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Kara Hitchens
Manager, Public and Government Affairs, OH
O: (937) 224-2817
C: (937) 558-8427

Toledo, OH - April 13, 2018 –Teens donning tuxedos and beautiful gowns signal the start of prom season at Northwest Ohio area high schools. As parents and teens create the last minute prom to-do lists (pick up tuxedo, make hair appointments, choosing perfect location for pictures) don’t forget to place “safe driving reminder” at the top of the list.

Motor vehicle crashes are the leading cause of death for teenagers in the United States and there are a multitude of risks associated with prom night festivities including nighttime driving, additional teen passengers and impaired driving.

According to the Centers for Disease Control and Prevention, teens are more likely than anyone else to be killed in an alcohol-related crash. In 2016, almost one out of five teen drivers involved in fatal crashes had been drinking. Even though the minimum legal drinking age in every state is 21, data shows 16 percent of 15- to 18-year-old drivers involved in fatal crashes in 2016 had been drinking. 

“Prom night is great opportunity for teens to get dressed up for a night on the town with their friends,” said AAA Public Affairs Manager, Cindy Antrican. “Unfortunately, it is also a night where tragedy can strike and change a teen’s future due to risky behavior such as driving while impaired or distracted.”

Research conducted by the AAA Foundation for Traffic Safety has identified several factors that increase the danger to teen drivers and their passengers:

  • Nearly two-thirds of people injured or killed in a crash involving a teen driver are people other than the teen behind the wheel (i.e. other drivers, passengers, pedestrians, etc.)


  • Nighttime driving, especially between the hours of 9 pm and midnight can be risky and 75 percent of all of Ohio teen night-time crashes occur between 9 pm and midnight.


  • Distraction was a factor in nearly 6 out of 10 moderate-to-severe teen crashes. The most frequent potentially-distracting behaviors were conversing or otherwise interacting with passengers and cell phone use.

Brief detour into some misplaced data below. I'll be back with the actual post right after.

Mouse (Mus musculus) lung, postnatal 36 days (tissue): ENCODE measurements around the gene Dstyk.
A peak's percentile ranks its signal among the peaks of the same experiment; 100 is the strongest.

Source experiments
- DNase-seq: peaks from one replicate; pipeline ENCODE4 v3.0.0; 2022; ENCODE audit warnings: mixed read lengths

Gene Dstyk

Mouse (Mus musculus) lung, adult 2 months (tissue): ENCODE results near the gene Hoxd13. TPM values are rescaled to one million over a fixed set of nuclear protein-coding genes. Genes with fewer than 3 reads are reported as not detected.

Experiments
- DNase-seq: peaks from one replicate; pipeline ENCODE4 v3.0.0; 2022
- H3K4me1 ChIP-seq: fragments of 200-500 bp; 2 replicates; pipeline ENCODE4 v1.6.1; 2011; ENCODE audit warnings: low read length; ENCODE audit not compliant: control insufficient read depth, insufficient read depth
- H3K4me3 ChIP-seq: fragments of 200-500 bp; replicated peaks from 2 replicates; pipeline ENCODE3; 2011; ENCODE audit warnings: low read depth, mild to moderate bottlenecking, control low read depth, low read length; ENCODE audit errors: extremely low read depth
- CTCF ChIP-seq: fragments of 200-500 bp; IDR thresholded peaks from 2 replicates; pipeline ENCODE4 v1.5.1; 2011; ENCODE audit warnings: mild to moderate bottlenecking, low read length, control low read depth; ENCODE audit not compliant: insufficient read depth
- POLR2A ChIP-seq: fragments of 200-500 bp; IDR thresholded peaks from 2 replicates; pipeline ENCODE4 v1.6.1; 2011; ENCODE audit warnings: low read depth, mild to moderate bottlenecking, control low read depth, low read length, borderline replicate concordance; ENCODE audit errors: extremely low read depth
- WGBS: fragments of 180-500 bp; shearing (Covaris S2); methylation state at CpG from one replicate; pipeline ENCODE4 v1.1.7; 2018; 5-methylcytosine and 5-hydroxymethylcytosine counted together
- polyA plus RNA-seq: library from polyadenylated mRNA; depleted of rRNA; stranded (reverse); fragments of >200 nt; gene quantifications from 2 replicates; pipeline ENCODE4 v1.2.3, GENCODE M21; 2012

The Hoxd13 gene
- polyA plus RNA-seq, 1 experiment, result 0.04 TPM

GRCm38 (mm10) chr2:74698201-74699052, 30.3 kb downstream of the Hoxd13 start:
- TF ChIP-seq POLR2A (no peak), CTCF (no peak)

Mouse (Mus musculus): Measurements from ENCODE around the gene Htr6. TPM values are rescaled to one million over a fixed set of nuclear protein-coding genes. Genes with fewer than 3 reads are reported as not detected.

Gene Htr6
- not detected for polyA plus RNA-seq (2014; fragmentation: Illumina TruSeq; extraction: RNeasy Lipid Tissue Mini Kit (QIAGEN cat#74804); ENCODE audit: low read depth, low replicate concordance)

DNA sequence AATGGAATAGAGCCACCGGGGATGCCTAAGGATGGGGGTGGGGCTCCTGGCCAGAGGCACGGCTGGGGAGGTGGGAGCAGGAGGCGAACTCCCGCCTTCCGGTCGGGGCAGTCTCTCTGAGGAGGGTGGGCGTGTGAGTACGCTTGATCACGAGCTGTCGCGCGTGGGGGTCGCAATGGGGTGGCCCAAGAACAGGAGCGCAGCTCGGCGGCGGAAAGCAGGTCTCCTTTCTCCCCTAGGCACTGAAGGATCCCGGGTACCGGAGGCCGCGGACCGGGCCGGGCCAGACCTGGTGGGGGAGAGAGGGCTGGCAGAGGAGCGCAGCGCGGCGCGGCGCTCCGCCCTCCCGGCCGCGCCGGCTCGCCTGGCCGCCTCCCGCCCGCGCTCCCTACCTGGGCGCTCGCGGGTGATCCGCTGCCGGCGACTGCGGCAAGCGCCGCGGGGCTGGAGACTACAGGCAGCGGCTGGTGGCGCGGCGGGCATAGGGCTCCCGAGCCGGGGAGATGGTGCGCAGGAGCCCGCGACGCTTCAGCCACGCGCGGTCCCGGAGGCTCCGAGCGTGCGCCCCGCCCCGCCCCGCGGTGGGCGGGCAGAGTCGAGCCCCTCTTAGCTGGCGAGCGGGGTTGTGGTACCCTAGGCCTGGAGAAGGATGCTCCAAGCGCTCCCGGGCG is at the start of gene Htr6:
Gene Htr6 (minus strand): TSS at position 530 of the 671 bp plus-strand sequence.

Recognizing these risk factors can be useful in creating a safe driving plan for teens (both drivers and passengers) planning to attend prom this spring.

AAA offers the following tips:

  • Develop a safe driving plan: AAA encourages parents to make a safe driving plan with their teen, set a reasonable time to return home and talk with them about potential risks such as driving with a passenger and also while impaired or distracted.

  • Discuss prom plans with other parents. Don't assume all parents share your values and will monitor your teen's actions as you would expect. Exchange phone numbers and talk with other parents and your teen's friends to ensure ample communication.
  • Limit the number of passengers in a vehicle. Parents should limit the number of teens in the vehicle to the driver and one passenger. The teens may have plans to go “as a group” but they should drive in separate vehicles and enjoy the “group” when they reach their destinations (pictures, dinner, prom and after prom). 

  • Say No to Alcohol. Remind your teen that it is against the law for anyone under the age of 21 to consume alcohol. Encourage teens to be prepared to appropriately handle peer pressure to drink alcohol by saying no. Do not serve alcohol to your teen or any other teen in your home. 
  • Don’t drive while impaired, distracted or drowsy: 
    • Remind teen passengers not to create distractions for the driver. No cell phone use while driving. Keep your eyes on the road and limit passenger interaction.
    • Remind your teen that safe, responsible drivers do not combine drinking and driving.
    • Remind your teen to not drive if they are drowsy after a long night of dancing. Sleepiness can slow reaction time, decrease awareness, and impair judgement. 
  • Remember defensive driving skills: teens will be on the road on a weekend night with adult drivers who may be driving impaired (from alcohol or drugs). They need to be attentive and watch for other drivers who may not be driving safely.

Additional safe driving tips for teens and parents can be found at




AAA provides automotive, travel, and insurance services to 58 million members nationwide and more than three million members in Ohio.  AAA advocates for the safety and mobility of its members and has been committed to outstanding road service for more than 100 years.  AAA is a non-stock, non-profit corporation working on behalf of motorists, who can now map a route, find local gas prices, discover discounts, book a hotel, and track their roadside assistance service with the AAA Mobile app ( for iPhone, iPad and Android.  For more information, visit


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